Of late, the head honchos of the International Cricket Committee (ICC) have been making quite a few noticeable changes in the limited-overs version, but the fact that they’ve decided to innovate in the Test arena as well in a bid to resurrect the game’s original format is heartwarming. The introduction of day-night Test cricket has been heavily discussed in the past, and although it remained in the pipeline for quite some time, albeit for logical reasons, it’s good to see the ICC finally give a green signal. While the cricketing world could probably face a few initial challenges during its implementation, the fact remains that it is a positive step forward.
This was one of the core points put forth by Rahul Dravd when he spoke at the annual Bradman Oration last year. “Day-night Tests is an idea seriously worth exploring. There may be some challenges in places where there is dew but the visibility and durability of the pink cricket ball was not an issue,” said Dravid. While there are enough T20 internationals, domestic leagues and abundance of One-Day Internationals (ODIs) with very little at stake, an innovation of this kind specific to Test cricket may just be the shot in the arm the format and cricket in general needs.
Domestic games in South Africa, Australia and West Indies have been experimenting with day-night matches since the last few years with the idea of playing such matches at the Test match level in future. Bangladesh too was willing to experiment with the pink ball in its first-class matches. However, a few weeks ago, officials of Cricket South Africa (CSA) raised concerns over the colour of the ball. The pink ball was changed five times in 112 overs in a First-class game held at South Africa. "It seems as though as the ball does not last very long. It will have to be investigated more if cricket is played this way in future," one of the officials said.
These are a few problems that will cop up during the application stages of the process. Nevertheless, it is important to believe that the flaws will be ironed out with every passing game. It’s commendable that the ICC hasn’t shelved this idea owing to a few concerns. Rather, they’ve given all the boards licence to experiment, which is a positive sign. "Participating countries may agree to play day/night Test matches. The home and visiting boards will decide on the hours of play which will be six hours of scheduled play per day while the two boards will also decide on the precise brand, type and colour of ball to be used for the match," the ICC said in a statement.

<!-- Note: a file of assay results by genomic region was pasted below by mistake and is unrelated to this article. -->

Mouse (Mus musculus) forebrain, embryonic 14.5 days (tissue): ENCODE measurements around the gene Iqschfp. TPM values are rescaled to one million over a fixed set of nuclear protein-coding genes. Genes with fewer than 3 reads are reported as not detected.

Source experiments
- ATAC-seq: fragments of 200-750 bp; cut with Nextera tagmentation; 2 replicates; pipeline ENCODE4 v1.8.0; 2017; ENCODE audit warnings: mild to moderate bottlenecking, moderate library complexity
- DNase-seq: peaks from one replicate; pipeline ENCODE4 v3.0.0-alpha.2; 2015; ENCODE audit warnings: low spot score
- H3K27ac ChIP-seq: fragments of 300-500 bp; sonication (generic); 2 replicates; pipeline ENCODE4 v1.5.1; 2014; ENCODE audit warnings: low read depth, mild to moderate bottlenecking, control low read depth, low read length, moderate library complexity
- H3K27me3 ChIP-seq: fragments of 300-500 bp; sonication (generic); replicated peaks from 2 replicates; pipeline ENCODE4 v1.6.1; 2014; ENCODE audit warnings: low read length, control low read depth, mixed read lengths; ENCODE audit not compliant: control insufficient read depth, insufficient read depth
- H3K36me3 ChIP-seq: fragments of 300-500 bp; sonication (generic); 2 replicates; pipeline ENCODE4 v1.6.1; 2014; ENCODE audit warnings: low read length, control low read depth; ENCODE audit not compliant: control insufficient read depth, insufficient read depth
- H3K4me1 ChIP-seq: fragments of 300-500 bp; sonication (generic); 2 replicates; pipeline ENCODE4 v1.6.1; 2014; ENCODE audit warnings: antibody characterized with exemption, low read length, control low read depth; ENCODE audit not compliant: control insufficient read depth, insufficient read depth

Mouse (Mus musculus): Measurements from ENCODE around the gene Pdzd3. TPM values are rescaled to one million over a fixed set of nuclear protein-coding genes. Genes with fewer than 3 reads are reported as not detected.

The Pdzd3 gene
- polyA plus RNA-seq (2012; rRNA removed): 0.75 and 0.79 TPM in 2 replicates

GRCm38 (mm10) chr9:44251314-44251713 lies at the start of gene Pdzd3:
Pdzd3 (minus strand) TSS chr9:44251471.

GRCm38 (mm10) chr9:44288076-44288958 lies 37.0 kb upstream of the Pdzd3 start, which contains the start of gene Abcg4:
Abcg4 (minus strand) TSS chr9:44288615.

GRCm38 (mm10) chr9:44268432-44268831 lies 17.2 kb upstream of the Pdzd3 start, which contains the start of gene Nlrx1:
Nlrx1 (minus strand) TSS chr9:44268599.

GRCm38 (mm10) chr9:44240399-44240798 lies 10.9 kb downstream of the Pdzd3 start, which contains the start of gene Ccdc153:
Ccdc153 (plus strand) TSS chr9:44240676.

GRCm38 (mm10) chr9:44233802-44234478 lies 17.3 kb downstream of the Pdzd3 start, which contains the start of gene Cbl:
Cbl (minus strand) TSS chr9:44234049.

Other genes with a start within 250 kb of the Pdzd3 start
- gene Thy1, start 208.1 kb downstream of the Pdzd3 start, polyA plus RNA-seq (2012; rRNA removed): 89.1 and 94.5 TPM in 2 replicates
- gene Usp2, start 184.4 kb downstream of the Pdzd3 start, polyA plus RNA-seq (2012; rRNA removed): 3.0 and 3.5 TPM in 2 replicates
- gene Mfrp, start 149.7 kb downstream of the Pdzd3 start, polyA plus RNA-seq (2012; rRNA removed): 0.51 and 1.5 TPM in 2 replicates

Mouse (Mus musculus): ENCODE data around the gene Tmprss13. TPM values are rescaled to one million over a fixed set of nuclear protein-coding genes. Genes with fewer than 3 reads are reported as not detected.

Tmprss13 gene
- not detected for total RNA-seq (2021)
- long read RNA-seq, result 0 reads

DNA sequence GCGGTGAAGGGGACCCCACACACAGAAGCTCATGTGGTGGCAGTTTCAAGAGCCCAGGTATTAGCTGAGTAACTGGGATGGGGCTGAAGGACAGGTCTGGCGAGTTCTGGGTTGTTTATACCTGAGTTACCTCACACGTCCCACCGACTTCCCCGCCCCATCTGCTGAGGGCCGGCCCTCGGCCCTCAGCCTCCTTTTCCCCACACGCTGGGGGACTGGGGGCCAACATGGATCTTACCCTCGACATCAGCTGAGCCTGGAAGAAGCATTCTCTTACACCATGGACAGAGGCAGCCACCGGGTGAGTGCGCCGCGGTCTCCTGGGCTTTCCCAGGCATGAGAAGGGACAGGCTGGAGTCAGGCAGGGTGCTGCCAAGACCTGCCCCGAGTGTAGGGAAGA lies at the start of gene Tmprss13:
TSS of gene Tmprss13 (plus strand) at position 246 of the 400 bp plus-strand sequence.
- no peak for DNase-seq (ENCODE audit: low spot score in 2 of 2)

While filling stadiums during Test matches remains a concern, it’s important to note that with the advent of T20, it’s an arduous task to rope in capacity crowds for a five-day match. Nevertheless, the first step would be to rekindle interest in Test cricket, and the way ahead for that to happen is to introduce day-night Tests. There is no dearth of crowds in Australia, South Africa and England, but the same cannot be said about other nations. It’s important that one of these nations kick start the process, primarily because they can generate interest and since they’re already familiar with the requirements.
T20 is no doubt the best instrument to globalise the game, but eventually, the health of cricket depends on its traditional format; and the sooner Test cricket returns to its pedestal, the better it is for the game. Challenges are inevitable before the start of a major assignment, and although one feels that the ICC could have waited a tad bit longer before consenting in order to address the impending issues, the best way to iron out flaws will be to straightaway implement it. It’s a positive move by the ICC, one that will pay rich dividends with every game.
(Karthik Parimal, a Correspondent with CricketCountry, is a cricket aficionado and a worshipper of the game. He idolises Steve Waugh and can give up anything, absolutely anything, just to watch a Kumar Sangakkara cover drive. He can be followed on Twitter at https://twitter.com/